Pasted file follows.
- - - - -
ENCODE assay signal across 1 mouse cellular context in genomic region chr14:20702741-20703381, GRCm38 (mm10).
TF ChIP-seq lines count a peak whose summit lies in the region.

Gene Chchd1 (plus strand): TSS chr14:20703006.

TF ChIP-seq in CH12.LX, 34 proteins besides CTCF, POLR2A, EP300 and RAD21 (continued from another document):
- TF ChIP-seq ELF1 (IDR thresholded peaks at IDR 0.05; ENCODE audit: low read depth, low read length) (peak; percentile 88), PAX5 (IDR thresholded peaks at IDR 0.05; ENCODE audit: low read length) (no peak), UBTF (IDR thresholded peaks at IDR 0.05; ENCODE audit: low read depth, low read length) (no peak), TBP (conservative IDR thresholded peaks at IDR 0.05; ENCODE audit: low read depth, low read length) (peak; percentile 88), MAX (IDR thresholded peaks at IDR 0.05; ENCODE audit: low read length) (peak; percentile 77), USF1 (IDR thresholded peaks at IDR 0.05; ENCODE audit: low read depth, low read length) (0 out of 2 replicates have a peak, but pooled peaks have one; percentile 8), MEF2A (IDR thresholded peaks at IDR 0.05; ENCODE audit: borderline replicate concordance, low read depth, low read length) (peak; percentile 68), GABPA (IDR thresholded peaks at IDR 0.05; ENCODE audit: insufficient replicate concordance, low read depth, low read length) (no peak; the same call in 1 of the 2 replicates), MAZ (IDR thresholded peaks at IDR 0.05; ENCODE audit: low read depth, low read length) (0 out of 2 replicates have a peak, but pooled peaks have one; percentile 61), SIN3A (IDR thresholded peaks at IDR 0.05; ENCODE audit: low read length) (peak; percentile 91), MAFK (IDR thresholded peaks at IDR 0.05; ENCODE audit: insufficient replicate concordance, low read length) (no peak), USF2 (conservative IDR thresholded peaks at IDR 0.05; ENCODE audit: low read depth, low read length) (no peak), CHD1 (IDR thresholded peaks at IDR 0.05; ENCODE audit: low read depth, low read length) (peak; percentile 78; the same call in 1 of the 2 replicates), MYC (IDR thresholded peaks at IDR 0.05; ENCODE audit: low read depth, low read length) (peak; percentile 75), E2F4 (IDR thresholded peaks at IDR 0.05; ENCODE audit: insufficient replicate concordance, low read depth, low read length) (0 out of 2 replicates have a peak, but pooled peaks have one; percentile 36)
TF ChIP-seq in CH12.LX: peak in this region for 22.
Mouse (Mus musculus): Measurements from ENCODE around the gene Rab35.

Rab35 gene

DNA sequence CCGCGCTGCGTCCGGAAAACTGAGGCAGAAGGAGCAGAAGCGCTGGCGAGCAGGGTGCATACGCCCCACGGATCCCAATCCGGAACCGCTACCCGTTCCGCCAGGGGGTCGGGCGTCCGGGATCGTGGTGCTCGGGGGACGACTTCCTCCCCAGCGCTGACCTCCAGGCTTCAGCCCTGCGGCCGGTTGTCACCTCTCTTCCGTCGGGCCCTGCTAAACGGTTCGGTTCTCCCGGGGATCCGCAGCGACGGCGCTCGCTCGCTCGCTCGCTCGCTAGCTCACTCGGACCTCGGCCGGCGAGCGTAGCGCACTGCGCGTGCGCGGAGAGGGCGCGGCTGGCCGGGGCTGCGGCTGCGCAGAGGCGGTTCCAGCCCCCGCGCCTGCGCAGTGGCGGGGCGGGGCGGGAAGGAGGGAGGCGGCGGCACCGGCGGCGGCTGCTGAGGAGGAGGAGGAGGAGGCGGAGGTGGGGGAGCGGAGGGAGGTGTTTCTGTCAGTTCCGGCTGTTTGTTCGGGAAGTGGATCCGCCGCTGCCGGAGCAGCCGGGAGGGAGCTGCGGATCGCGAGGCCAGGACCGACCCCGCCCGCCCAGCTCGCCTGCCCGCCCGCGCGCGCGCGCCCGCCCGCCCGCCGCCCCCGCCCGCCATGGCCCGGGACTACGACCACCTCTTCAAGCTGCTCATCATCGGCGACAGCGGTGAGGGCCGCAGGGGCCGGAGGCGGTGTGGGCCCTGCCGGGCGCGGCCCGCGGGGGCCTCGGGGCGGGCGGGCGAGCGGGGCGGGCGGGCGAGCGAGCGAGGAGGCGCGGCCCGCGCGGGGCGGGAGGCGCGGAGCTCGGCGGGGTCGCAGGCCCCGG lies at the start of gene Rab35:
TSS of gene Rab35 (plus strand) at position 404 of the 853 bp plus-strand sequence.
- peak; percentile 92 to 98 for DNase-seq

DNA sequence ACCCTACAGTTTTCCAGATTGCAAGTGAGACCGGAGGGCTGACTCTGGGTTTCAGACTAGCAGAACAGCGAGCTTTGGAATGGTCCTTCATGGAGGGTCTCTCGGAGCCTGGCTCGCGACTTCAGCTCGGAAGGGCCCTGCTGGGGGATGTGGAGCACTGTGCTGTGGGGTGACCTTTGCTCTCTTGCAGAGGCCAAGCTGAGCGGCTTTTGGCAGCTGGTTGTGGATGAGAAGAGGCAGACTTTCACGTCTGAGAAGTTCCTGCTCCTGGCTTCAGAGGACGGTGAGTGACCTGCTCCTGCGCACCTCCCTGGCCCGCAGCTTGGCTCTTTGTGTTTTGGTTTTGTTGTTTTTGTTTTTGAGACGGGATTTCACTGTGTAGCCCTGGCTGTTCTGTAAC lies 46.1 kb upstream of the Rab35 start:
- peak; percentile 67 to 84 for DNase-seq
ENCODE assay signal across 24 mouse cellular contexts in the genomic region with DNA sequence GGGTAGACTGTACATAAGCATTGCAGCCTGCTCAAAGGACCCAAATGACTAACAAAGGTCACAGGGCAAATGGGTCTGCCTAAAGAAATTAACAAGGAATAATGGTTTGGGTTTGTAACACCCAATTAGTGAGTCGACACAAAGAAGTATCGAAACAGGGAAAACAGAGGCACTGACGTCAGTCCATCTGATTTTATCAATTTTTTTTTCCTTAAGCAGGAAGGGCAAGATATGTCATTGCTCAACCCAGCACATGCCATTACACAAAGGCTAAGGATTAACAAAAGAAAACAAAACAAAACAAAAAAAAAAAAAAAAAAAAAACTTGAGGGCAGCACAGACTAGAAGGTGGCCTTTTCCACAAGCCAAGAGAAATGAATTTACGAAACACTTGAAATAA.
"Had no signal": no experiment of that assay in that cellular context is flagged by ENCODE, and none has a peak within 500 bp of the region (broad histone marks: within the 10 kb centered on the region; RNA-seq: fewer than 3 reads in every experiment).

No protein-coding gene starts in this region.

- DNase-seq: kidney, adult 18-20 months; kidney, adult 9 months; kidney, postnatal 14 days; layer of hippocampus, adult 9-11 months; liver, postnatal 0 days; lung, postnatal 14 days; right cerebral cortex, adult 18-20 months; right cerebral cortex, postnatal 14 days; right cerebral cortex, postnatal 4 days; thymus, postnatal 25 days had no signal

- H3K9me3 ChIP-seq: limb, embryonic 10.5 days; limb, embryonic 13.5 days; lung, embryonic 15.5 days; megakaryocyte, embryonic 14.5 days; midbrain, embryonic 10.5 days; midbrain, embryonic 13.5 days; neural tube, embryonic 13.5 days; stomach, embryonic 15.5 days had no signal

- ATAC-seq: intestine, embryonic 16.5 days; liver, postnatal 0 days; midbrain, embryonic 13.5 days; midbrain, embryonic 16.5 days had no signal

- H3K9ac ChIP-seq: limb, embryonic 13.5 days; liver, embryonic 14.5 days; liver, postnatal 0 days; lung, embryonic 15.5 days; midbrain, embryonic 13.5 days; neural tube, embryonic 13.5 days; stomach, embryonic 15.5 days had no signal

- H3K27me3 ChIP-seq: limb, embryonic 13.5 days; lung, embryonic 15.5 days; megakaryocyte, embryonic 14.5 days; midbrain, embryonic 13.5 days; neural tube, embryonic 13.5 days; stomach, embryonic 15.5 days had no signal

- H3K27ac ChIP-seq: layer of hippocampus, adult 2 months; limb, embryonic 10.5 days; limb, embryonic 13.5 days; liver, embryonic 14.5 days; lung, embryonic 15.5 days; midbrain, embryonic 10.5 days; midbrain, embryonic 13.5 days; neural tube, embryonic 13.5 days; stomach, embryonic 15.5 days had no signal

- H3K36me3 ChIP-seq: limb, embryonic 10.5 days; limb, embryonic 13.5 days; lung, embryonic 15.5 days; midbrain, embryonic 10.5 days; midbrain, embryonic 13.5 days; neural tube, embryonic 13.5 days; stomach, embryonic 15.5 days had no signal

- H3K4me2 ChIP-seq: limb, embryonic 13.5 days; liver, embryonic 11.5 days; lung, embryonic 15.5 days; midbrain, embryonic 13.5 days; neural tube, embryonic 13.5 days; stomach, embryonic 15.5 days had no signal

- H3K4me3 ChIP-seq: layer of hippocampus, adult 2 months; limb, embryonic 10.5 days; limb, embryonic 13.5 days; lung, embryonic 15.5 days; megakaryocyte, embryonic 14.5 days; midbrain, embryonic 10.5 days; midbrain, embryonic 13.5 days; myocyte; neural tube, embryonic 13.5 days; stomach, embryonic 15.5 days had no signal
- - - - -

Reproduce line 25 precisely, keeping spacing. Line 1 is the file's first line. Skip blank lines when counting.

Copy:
- H3K4me3 ChIP-seq: layer of hippocampus, adult 2 months; limb, embryonic 10.5 days; limb, embryonic 13.5 days; lung, embryonic 15.5 days; megakaryocyte, embryonic 14.5 days; midbrain, embryonic 10.5 days; midbrain, embryonic 13.5 days; myocyte; neural tube, embryonic 13.5 days; stomach, embryonic 15.5 days had no signal